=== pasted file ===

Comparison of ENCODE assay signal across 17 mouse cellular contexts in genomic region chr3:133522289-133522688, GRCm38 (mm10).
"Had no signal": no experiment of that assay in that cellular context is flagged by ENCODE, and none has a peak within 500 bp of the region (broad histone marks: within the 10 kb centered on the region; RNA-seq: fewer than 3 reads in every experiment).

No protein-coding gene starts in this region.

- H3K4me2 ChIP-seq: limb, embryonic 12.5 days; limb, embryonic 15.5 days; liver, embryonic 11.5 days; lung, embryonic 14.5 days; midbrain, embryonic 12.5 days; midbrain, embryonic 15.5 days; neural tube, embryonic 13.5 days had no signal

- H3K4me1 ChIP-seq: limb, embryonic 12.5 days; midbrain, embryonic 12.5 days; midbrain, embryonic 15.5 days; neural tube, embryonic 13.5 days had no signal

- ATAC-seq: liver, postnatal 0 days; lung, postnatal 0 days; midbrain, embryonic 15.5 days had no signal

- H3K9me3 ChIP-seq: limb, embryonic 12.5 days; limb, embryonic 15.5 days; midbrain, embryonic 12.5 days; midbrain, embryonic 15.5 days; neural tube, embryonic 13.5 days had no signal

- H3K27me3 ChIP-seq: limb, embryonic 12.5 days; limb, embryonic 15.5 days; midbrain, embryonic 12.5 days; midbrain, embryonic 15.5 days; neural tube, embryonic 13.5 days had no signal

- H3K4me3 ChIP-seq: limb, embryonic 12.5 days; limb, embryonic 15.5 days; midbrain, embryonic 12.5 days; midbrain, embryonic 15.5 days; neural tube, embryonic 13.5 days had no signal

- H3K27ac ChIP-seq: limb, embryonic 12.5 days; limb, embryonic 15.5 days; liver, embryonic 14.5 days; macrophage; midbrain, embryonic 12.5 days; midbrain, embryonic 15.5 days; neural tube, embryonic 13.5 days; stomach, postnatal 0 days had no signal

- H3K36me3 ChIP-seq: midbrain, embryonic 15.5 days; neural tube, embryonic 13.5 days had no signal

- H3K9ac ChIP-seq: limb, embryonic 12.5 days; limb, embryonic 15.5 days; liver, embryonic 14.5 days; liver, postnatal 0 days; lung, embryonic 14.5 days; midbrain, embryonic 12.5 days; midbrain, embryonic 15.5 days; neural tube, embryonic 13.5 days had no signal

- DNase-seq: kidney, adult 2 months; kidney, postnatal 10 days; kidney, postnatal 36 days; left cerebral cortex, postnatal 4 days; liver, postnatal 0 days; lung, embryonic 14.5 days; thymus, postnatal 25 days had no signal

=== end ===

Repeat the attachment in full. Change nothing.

Comparison of ENCODE assay signal across 17 mouse cellular contexts in genomic region chr3:133522289-133522688, GRCm38 (mm10).
"Had no signal": no experiment of that assay in that cellular context is flagged by ENCODE, and none has a peak within 500 bp of the region (broad histone marks: within the 10 kb centered on the region; RNA-seq: fewer than 3 reads in every experiment).

No protein-coding gene starts in this region.

- H3K4me2 ChIP-seq: limb, embryonic 12.5 days; limb, embryonic 15.5 days; liver, embryonic 11.5 days; lung, embryonic 14.5 days; midbrain, embryonic 12.5 days; midbrain, embryonic 15.5 days; neural tube, embryonic 13.5 days had no signal

- H3K4me1 ChIP-seq: limb, embryonic 12.5 days; midbrain, embryonic 12.5 days; midbrain, embryonic 15.5 days; neural tube, embryonic 13.5 days had no signal

- ATAC-seq: liver, postnatal 0 days; lung, postnatal 0 days; midbrain, embryonic 15.5 days had no signal

- H3K9me3 ChIP-seq: limb, embryonic 12.5 days; limb, embryonic 15.5 days; midbrain, embryonic 12.5 days; midbrain, embryonic 15.5 days; neural tube, embryonic 13.5 days had no signal

- H3K27me3 ChIP-seq: limb, embryonic 12.5 days; limb, embryonic 15.5 days; midbrain, embryonic 12.5 days; midbrain, embryonic 15.5 days; neural tube, embryonic 13.5 days had no signal

- H3K4me3 ChIP-seq: limb, embryonic 12.5 days; limb, embryonic 15.5 days; midbrain, embryonic 12.5 days; midbrain, embryonic 15.5 days; neural tube, embryonic 13.5 days had no signal

- H3K27ac ChIP-seq: limb, embryonic 12.5 days; limb, embryonic 15.5 days; liver, embryonic 14.5 days; macrophage; midbrain, embryonic 12.5 days; midbrain, embryonic 15.5 days; neural tube, embryonic 13.5 days; stomach, postnatal 0 days had no signal

- H3K36me3 ChIP-seq: midbrain, embryonic 15.5 days; neural tube, embryonic 13.5 days had no signal

- H3K9ac ChIP-seq: limb, embryonic 12.5 days; limb, embryonic 15.5 days; liver, embryonic 14.5 days; liver, postnatal 0 days; lung, embryonic 14.5 days; midbrain, embryonic 12.5 days; midbrain, embryonic 15.5 days; neural tube, embryonic 13.5 days had no signal

- DNase-seq: kidney, adult 2 months; kidney, postnatal 10 days; kidney, postnatal 36 days; left cerebral cortex, postnatal 4 days; liver, postnatal 0 days; lung, embryonic 14.5 days; thymus, postnatal 25 days had no signal